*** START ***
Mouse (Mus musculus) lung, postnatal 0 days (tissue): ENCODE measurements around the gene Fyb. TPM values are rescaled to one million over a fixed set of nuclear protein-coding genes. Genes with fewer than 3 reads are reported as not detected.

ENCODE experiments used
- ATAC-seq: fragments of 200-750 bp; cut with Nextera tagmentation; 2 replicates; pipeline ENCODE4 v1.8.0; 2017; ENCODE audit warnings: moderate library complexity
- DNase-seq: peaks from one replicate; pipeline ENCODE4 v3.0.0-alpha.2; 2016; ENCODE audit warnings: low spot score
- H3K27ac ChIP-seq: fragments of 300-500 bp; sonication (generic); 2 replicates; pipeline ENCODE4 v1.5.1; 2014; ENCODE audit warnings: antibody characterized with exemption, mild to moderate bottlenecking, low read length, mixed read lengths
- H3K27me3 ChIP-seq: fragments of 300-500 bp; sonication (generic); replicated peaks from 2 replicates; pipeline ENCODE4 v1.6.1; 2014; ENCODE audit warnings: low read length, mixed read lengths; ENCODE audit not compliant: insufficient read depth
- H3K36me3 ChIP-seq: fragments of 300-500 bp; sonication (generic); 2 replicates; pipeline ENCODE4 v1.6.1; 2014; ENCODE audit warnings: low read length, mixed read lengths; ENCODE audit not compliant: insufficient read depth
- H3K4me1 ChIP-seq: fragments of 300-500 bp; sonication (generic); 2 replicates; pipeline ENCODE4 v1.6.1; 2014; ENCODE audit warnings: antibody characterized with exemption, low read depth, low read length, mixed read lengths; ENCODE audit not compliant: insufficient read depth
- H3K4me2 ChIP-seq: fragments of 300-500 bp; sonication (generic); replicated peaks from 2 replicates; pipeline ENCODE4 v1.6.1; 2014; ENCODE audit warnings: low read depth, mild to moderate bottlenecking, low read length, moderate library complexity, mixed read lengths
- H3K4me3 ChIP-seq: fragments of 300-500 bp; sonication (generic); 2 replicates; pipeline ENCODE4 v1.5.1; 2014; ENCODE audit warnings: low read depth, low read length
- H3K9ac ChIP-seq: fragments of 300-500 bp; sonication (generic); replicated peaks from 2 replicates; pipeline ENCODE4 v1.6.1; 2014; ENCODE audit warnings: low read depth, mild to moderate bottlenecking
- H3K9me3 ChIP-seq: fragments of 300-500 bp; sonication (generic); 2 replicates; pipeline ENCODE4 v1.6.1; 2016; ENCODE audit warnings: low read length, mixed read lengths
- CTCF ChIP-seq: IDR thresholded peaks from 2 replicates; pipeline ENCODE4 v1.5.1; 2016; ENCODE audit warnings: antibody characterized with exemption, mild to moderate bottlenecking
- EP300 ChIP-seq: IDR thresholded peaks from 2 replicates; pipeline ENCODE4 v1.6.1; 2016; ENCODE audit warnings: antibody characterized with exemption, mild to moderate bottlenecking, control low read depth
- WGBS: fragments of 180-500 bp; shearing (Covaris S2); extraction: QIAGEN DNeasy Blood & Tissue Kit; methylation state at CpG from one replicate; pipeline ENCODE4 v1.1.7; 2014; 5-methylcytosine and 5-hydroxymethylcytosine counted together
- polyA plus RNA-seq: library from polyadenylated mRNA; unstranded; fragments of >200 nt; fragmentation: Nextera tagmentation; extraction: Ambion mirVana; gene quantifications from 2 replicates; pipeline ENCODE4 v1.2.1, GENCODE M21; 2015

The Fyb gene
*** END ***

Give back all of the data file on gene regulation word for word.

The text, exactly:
Mouse (Mus musculus) lung, postnatal 0 days (tissue): ENCODE measurements around the gene Fyb. TPM values are rescaled to one million over a fixed set of nuclear protein-coding genes. Genes with fewer than 3 reads are reported as not detected.

ENCODE experiments used
- ATAC-seq: fragments of 200-750 bp; cut with Nextera tagmentation; 2 replicates; pipeline ENCODE4 v1.8.0; 2017; ENCODE audit warnings: moderate library complexity
- DNase-seq: peaks from one replicate; pipeline ENCODE4 v3.0.0-alpha.2; 2016; ENCODE audit warnings: low spot score
- H3K27ac ChIP-seq: fragments of 300-500 bp; sonication (generic); 2 replicates; pipeline ENCODE4 v1.5.1; 2014; ENCODE audit warnings: antibody characterized with exemption, mild to moderate bottlenecking, low read length, mixed read lengths
- H3K27me3 ChIP-seq: fragments of 300-500 bp; sonication (generic); replicated peaks from 2 replicates; pipeline ENCODE4 v1.6.1; 2014; ENCODE audit warnings: low read length, mixed read lengths; ENCODE audit not compliant: insufficient read depth
- H3K36me3 ChIP-seq: fragments of 300-500 bp; sonication (generic); 2 replicates; pipeline ENCODE4 v1.6.1; 2014; ENCODE audit warnings: low read length, mixed read lengths; ENCODE audit not compliant: insufficient read depth
- H3K4me1 ChIP-seq: fragments of 300-500 bp; sonication (generic); 2 replicates; pipeline ENCODE4 v1.6.1; 2014; ENCODE audit warnings: antibody characterized with exemption, low read depth, low read length, mixed read lengths; ENCODE audit not compliant: insufficient read depth
- H3K4me2 ChIP-seq: fragments of 300-500 bp; sonication (generic); replicated peaks from 2 replicates; pipeline ENCODE4 v1.6.1; 2014; ENCODE audit warnings: low read depth, mild to moderate bottlenecking, low read length, moderate library complexity, mixed read lengths
- H3K4me3 ChIP-seq: fragments of 300-500 bp; sonication (generic); 2 replicates; pipeline ENCODE4 v1.5.1; 2014; ENCODE audit warnings: low read depth, low read length
- H3K9ac ChIP-seq: fragments of 300-500 bp; sonication (generic); replicated peaks from 2 replicates; pipeline ENCODE4 v1.6.1; 2014; ENCODE audit warnings: low read depth, mild to moderate bottlenecking
- H3K9me3 ChIP-seq: fragments of 300-500 bp; sonication (generic); 2 replicates; pipeline ENCODE4 v1.6.1; 2016; ENCODE audit warnings: low read length, mixed read lengths
- CTCF ChIP-seq: IDR thresholded peaks from 2 replicates; pipeline ENCODE4 v1.5.1; 2016; ENCODE audit warnings: antibody characterized with exemption, mild to moderate bottlenecking
- EP300 ChIP-seq: IDR thresholded peaks from 2 replicates; pipeline ENCODE4 v1.6.1; 2016; ENCODE audit warnings: antibody characterized with exemption, mild to moderate bottlenecking, control low read depth
- WGBS: fragments of 180-500 bp; shearing (Covaris S2); extraction: QIAGEN DNeasy Blood & Tissue Kit; methylation state at CpG from one replicate; pipeline ENCODE4 v1.1.7; 2014; 5-methylcytosine and 5-hydroxymethylcytosine counted together
- polyA plus RNA-seq: library from polyadenylated mRNA; unstranded; fragments of >200 nt; fragmentation: Nextera tagmentation; extraction: Ambion mirVana; gene quantifications from 2 replicates; pipeline ENCODE4 v1.2.1, GENCODE M21; 2015

The Fyb gene